‘To what extent is the Labour party still committed to its original principles? ’ The Labour party has often been referred to as a ‘socialist’ party. However, this is misleading. For most of its life – dating back to the eighteenth century, the Labour party has always had less ‘radical’ ideologies than socialism and British ‘socialism’ has always been more moderate than elsewhere in Europe. However, the Labour party abandoned a number of its previous principles in favour of new ones, in order to move to the centre ground and enable the party to compete with the Conservatives.
It seems that this was ultimately, a successful strategy as it resulted in Labour winning three general elections and beating the Conservatives. Some people are now of the opinion that the Conservatives have, in fact, moved closer to the centre-ground in order to compete with the New Labour party. Within true socialism, there is the idea that the economy should be based upon ‘production for use’; everything produced is just enough to satisfy human need and demand. Socialism also works to reduce or remove hierarchy. The most radical form of Socialism has been ‘Marxism’.
Marxists hold the desire to completely destroy capitalism and its political system. It has been said that Marxism is more like communism than socialism. Although Labour has never been revolutionary, it has always argued that its version of socialism can be achieved in a peaceful way, through parliamentary means. All but the more moderate socialists have viewed social class as a crucial aspect of society. Some socialists assume that the majority of people define their position in society in terms of their social class.
This was referred to as ‘class consciousness’ by Karl Marx and the idea is that people tend to develop common interests and purpose with fellow members of their class. For example, a number of people within the middle classes feel they need to protect private property interests, as well as feeling the need to promote and protect business and to keep tax as low as reasonably as possible. The working classes, however, are more concerned with issues such as the welfare state, industrial relations, fair wages, good working conditions and policies that promote equality.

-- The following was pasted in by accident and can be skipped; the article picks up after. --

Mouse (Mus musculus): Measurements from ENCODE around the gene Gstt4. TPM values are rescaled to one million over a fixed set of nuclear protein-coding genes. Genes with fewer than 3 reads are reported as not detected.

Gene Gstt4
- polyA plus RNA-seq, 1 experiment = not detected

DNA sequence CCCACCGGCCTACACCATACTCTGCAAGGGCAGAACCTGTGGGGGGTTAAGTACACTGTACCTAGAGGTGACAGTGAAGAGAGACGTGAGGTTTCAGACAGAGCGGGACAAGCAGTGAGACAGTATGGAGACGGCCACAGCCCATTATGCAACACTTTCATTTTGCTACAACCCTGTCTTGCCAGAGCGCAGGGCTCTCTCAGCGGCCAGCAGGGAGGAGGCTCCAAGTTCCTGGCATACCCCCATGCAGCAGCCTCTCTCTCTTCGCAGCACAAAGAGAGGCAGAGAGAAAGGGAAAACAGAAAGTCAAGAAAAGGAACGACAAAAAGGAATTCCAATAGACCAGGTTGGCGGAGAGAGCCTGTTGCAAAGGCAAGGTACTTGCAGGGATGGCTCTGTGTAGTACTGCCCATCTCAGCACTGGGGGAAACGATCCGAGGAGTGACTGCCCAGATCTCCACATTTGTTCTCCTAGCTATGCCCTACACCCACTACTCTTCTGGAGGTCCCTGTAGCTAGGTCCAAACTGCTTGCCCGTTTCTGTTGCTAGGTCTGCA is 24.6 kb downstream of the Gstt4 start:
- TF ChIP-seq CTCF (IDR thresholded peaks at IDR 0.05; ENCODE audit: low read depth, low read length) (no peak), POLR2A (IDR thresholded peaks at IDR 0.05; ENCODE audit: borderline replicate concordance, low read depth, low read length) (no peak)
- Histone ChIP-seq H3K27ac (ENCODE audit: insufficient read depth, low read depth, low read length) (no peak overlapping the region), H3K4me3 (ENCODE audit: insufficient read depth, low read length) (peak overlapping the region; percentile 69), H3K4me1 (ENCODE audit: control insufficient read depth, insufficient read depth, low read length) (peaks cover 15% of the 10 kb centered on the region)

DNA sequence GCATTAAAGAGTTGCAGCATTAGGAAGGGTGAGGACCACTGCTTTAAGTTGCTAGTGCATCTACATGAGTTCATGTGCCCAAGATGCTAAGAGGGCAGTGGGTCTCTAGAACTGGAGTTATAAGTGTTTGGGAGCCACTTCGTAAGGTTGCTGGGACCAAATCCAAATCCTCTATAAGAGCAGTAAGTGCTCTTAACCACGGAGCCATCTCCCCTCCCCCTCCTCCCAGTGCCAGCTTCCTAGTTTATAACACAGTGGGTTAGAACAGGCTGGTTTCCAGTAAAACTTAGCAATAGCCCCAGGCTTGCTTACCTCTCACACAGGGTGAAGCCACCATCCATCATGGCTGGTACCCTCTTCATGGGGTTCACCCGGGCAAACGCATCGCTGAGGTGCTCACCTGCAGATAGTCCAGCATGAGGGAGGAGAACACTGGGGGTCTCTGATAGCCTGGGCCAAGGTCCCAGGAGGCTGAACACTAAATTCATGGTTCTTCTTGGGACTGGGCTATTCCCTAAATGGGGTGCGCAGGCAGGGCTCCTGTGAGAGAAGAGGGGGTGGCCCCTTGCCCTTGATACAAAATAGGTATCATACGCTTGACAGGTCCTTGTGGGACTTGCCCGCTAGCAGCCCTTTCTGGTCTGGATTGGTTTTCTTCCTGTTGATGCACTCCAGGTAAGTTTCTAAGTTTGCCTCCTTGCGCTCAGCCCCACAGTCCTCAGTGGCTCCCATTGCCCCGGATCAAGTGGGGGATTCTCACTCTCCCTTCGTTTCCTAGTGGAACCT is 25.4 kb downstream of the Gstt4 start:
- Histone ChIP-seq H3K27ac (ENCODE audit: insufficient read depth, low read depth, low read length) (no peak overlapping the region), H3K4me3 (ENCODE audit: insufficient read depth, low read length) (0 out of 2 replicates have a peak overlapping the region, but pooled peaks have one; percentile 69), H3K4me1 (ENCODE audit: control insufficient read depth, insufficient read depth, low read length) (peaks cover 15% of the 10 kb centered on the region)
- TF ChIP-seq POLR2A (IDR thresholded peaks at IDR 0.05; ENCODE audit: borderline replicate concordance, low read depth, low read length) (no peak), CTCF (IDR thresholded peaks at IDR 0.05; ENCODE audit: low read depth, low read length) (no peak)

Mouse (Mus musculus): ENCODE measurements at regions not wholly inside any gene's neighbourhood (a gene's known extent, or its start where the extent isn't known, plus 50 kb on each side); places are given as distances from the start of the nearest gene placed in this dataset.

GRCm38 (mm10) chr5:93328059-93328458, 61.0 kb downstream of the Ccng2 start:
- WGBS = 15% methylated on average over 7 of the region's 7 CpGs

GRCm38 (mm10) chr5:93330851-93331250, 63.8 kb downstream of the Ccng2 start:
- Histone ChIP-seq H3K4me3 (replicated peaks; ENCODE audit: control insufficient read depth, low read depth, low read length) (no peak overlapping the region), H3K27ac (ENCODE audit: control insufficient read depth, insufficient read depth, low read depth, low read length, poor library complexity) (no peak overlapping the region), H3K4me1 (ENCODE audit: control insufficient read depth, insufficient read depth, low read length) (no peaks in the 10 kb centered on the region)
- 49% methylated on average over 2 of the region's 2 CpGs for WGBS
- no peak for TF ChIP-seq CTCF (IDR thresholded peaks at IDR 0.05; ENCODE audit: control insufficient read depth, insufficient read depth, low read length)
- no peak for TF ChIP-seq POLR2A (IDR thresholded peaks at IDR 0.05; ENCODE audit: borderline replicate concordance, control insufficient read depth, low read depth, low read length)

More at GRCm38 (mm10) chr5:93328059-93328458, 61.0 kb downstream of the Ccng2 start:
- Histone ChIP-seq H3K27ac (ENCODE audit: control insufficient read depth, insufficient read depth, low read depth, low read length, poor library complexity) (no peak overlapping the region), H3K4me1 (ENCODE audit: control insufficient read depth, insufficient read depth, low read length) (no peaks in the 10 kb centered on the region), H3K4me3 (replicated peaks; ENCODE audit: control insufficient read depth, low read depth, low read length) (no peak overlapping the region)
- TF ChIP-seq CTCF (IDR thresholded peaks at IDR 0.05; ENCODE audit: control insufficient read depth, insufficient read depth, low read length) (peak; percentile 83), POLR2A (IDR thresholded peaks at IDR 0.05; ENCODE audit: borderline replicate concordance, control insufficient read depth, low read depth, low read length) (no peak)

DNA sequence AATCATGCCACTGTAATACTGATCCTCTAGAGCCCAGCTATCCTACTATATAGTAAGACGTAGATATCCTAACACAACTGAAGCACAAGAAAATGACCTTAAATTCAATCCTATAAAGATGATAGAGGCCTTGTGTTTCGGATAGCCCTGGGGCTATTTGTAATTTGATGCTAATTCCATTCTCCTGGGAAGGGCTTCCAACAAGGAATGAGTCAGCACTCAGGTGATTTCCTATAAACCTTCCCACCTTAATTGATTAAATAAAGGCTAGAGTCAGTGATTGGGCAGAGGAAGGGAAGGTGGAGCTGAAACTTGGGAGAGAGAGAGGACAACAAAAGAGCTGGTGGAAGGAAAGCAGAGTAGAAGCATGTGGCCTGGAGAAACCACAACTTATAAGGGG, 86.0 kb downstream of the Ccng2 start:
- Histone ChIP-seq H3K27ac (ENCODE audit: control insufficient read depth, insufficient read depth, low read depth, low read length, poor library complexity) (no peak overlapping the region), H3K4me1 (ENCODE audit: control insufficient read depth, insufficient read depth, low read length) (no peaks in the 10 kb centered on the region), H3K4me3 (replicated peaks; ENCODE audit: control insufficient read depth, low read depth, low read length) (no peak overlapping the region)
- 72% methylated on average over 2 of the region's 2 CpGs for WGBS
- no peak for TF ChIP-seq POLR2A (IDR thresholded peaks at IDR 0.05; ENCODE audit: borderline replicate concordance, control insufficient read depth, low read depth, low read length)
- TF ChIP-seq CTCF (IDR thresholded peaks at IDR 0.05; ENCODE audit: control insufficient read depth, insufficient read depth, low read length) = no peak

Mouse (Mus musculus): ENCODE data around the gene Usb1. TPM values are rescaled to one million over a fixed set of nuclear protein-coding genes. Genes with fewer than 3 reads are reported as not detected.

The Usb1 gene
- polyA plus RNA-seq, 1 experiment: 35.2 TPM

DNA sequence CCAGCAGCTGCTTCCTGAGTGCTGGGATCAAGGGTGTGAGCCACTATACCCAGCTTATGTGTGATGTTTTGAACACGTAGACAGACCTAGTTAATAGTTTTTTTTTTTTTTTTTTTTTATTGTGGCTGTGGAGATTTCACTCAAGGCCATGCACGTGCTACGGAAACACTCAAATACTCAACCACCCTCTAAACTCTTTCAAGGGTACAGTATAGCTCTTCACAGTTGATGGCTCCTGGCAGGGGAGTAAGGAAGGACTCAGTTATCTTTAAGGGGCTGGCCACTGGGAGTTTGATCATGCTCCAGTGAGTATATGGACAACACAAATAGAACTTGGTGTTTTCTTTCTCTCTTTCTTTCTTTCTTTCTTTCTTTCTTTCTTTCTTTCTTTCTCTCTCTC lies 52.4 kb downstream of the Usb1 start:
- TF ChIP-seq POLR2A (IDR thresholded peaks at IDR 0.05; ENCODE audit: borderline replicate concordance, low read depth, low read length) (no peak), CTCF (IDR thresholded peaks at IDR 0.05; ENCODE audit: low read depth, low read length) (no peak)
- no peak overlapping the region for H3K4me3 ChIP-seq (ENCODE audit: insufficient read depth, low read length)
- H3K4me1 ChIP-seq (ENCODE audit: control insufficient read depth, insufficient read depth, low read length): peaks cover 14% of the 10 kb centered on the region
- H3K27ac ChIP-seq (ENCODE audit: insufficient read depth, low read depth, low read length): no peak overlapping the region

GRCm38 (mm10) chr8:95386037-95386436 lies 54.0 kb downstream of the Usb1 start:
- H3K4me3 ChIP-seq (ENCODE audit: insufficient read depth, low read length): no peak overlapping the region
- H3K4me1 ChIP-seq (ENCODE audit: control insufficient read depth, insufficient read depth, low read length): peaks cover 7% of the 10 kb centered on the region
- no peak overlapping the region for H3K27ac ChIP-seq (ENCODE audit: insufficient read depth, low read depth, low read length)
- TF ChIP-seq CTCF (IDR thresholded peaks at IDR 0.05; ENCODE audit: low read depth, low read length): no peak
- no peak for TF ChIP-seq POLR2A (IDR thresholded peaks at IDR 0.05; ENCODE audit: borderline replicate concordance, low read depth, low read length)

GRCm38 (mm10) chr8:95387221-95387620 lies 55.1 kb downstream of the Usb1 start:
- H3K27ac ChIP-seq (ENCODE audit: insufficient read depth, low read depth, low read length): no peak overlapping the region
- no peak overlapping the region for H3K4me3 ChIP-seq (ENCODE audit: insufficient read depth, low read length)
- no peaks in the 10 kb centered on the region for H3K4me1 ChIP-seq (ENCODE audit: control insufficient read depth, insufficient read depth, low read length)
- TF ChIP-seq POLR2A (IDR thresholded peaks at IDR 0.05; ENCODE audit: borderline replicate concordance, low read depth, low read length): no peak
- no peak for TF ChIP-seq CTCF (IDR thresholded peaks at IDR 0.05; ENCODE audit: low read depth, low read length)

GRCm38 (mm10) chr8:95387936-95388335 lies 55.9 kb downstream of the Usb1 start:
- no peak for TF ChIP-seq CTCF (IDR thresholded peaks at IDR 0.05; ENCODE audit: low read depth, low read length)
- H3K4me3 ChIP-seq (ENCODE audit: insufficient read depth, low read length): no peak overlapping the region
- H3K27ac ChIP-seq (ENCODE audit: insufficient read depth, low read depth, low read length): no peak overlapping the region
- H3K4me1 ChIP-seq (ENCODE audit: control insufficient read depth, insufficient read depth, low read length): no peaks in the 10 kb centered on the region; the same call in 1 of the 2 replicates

In most cases, business classes oppose higher wages, mainly due to the fact this conflicts with the need to make profits and generate funds for further investment. Until about the 1930’s, the British Labour party adopted this ‘class position’ as the Labour has always been forced to consider interests of all the classes in British society, in all of its policies, not just those of the working class. To some extent, the reason for this is the need of electoral support the party has always needed.
For a large part of the twentieth century, approximately one third of the British public voted conservative and this meant that, electoral reckoning determined, the Labour party could not win by gaining votes of the other two thirds of the working class alone. Collectivism refers to two main ideas – the first being that people tend to prefer to achieve goals collectively as opposed to independently and secondly, action is more likely to be taken by people in organised groups than a sum of many different individual actions.
Collectivism is the political principle of centralized social and economic control. One main example of collectivism practised by the British Labour party in the 1940’s was the nationalisation of several large British industries. These industries included the railways, coal, steel, electricity and gas, as well as telecommunications. Nationalisation was a collectivist enterprise and its purpose was to, firstly, prevent the industrial muscle of private industries exploiting its workers, and secondly, ensuring the industries were run in the interests of the community rather than just the owner.
After 1997, for the majority of the time, Labour followed the principles of the ‘Third Way’. Yet, today, many argue that it has gradually shifted towards a ‘New Right position’ – that is, even further away from its original socialist values. The term ‘new’ Labour tends to be used to describe the change in Labour party policies, ideas and goals that occurred as a result of the modernisation process.
This was started in the late 1980’s and was accelerated under Tony Blair, in opposition and in government. The differences between ‘new’ Labour and ‘old’ Labour tend to be defined by vital policy movements. This includes the abandonment of nationalisation and the recognition of the ‘rolled back’ state, which was inherited from the conservatives. An emphasis on low inflation, for example, demonstrated the wider role.
Since 1997, the Bank of England has started setting interest rates; cuts in income tax and have started to refuse to return to the more ‘sharply progressive’ income tax rates of the 1970’s; cuts in some benefits and eagerness to push forward with market reforms of the welfare state. ‘New’ Labour can also be distinguished from ‘old’ Labour in terms of a weaker association with the trade union movement and a reduced reliability on working class votes. During its early years, New Labour was a party very much dedicated to reforming and modernising, but it was not a fundamental one.
It did not make any significant changes to the policies put forward but the Conservatives, however, it did seek to improve the way in which policy was executed and it has also attempted to make government action more susceptible to the needs of the disadvantaged and minorities in society. Its principle reforms, therefore, have been to the public services and to the welfare state. Over time, the party seems to have turned rapidly to consolidation rather than reform. New Labour tends to focus now on improving the delivery of the policies it has already implemented.